New Fossils Suggest High Diversity Among Close Dinosaur Relatives | Science | Smithsonian

New Fossils Suggest High Diversity Among Close Dinosaur Relatives

What were the very first dinosaurs like? This is one of the most vexing questions in vertebrate paleontology. Even though paleontologists have found a number of early dinosaurs in recent years, details about the very first dinosaurs and their close relatives have been hard to come by, but in a new ...

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A restoration of Asilisaurus. Darker areas are missing portions of the skeleton. From the Nature paper.


What were the very first dinosaurs like? This is one of the most vexing questions in vertebrate paleontology. Even though paleontologists have found a number of early dinosaurs in recent years, details about the very first dinosaurs and their close relatives have been hard to come by, but in a new paper published this week in Nature paleontologists report an animal that helps put the origin of dinosaurs in context.

Dinosaurs did not just pop into existence out of nothing. All the numerous dinosaur lineages we know and love can be traced back to one common ancestor, and that animal was itself just part of another diverse group of creatures. To put it another way, all dinosaurs compose one group (the Dinosauria) which is nested within an even larger group called the Dinosauriformes, or dinosaurs plus their closest relatives. (We will stop here, but you could keep on going down the family tree all the way back to the first life on earth if you wanted to.)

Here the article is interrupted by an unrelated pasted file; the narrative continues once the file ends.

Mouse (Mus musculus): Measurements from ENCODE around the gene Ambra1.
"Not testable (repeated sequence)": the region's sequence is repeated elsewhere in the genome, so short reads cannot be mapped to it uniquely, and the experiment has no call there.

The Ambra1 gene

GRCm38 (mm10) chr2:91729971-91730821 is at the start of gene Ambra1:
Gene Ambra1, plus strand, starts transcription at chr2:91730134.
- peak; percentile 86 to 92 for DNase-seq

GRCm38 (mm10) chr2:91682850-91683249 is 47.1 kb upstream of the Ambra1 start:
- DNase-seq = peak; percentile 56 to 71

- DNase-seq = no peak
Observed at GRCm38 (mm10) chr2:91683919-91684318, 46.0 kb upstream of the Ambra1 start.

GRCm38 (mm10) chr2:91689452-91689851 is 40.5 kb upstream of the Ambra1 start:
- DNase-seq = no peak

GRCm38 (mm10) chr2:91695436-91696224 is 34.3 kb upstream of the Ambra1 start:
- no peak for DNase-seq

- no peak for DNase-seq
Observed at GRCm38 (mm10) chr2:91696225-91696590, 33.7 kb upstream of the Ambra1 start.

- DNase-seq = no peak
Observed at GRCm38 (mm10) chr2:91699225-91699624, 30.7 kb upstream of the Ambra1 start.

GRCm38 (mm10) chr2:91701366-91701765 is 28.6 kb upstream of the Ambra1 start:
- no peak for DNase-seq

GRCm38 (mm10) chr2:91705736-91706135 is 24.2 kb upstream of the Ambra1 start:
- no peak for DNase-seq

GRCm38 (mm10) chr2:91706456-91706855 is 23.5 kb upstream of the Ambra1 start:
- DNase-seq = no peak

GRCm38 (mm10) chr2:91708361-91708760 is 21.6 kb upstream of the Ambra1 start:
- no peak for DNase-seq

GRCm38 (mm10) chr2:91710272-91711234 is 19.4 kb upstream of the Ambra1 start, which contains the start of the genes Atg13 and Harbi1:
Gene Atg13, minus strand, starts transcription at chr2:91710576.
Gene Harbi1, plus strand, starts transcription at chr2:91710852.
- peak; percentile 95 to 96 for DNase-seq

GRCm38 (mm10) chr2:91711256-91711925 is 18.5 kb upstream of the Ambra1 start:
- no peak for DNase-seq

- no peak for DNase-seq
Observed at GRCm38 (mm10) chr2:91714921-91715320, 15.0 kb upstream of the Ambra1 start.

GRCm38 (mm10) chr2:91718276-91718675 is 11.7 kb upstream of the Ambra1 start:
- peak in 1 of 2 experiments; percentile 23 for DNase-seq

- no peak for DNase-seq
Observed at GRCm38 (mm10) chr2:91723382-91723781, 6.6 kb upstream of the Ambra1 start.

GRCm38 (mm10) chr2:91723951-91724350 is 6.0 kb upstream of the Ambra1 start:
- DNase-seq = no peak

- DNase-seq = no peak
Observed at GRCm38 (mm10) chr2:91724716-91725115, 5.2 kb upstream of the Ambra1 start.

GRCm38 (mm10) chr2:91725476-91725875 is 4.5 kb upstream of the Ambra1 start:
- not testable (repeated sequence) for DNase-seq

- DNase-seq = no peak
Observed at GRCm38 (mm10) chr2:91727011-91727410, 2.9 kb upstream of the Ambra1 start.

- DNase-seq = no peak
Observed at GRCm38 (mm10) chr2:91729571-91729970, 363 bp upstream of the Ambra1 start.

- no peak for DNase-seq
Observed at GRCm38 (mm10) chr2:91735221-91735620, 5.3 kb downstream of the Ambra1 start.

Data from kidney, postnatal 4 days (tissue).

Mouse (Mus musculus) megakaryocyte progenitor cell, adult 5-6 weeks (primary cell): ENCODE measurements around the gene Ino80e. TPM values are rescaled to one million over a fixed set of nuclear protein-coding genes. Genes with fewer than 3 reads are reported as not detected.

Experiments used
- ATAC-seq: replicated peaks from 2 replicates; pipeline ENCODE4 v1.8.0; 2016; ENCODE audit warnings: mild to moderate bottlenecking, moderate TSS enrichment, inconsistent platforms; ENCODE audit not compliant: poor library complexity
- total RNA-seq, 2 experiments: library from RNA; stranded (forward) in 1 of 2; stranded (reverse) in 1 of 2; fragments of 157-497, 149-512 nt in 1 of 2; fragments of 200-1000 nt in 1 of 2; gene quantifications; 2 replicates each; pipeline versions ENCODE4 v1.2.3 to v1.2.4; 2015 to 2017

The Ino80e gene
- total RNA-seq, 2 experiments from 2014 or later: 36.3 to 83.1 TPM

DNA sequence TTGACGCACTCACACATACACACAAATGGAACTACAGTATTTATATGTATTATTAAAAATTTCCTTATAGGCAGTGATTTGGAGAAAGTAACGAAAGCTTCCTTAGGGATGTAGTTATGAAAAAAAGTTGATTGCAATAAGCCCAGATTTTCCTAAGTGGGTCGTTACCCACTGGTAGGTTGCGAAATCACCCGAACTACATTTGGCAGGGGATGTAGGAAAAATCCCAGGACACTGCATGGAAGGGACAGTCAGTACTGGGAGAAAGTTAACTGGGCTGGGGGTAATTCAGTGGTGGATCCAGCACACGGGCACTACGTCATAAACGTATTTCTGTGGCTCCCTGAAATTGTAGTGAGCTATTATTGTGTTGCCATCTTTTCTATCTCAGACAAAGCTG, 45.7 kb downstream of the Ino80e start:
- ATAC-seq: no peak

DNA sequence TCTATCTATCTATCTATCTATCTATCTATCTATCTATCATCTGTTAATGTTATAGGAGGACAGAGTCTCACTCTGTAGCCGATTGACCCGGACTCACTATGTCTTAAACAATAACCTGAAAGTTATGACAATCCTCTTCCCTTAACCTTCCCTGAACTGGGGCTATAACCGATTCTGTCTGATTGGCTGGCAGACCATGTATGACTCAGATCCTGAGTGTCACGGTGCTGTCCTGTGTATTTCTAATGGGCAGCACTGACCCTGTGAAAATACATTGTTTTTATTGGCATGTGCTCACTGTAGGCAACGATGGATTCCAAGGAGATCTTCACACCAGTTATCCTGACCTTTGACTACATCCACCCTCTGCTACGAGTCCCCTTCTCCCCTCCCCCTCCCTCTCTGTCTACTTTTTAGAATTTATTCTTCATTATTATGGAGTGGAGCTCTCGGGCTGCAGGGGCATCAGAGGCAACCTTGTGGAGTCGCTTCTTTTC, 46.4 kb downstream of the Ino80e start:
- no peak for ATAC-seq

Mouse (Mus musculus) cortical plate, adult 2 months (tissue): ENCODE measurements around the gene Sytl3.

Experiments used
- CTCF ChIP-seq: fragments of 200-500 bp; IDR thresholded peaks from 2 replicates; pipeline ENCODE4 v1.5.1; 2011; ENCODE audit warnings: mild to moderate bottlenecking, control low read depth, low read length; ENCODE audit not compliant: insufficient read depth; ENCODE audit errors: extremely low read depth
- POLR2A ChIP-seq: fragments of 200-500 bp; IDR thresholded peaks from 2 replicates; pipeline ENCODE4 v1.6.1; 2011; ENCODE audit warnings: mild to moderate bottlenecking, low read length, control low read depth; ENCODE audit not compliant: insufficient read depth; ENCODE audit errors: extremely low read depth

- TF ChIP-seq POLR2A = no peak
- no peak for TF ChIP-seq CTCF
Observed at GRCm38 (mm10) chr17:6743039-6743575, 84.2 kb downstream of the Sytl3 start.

The new creature described by paleontologists Sterling Nesbitt, Christian Sidor, Randall Irmis, Kenneth Angielczyk, Roger Smith and Linda Tsuji helps to better resolve these relationships. Discovered in 243-million-year-old rock in Tanzania, Asilisaurus kongwe was a close relative of earliest dinosaurs, but it was not ancestral to them. Instead the Asilisaurus illustrates that the group to which it belonged, the silesaurids, split from the earliest dinosaurs earlier than was previously thought and thus suggests that there is another 10 million to 15 million years of early dinosaur evolution yet to uncover.

The species' bearing on questions about dinosaur origins is what has made headlines, but outside these considerations Asilisaurus is still a remarkable find. The paleontologists who discovered it found the remains of at least 14 individual animals, and altogether they have been able to piece together almost the entire skeleton. It was a slender animal, with a long neck and small hands, that moved about on all four limbs. What it ate is not definitely known, but its leaf-shaped teeth would have allowed it to be a herbivore or an omnivore. This latter point is especially significant because, like the earliest herbivorous dinosaurs, Asilisaurus evolved from a carnivorous ancestor, meaning that among the dinosauriformes, plant-eating forms independently evolved at least three times.

Compared alongside its close relatives and contemporaries, Asilisaurus suggests that by 245 million years ago there was a major radiation of archosaurs (an even more inclusive group of vertebrates which contains dinosaurs, pterosaurs, crocodiles, and their extinct relatives). At this time dinosaurs were not yet the dominant large vertebrates, but instead were just part of a greater diversity of types now extinct.

For more on this discovery, see this post as Chinleana.

Nesbitt, S., Sidor, C., Irmis, R., Angielczyk, K., Smith, R., & Tsuji, L. (2010). Ecologically distinct dinosaurian sister group shows early diversification of Ornithodira Nature, 464 (7285), 95-98 DOI: 10.1038/nature08718
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About Brian Switek
Brian Switek

Brian Switek is a freelance science writer specializing in evolution, paleontology, and natural history. He writes regularly for National Geographic's Phenomena blog as Laelaps.

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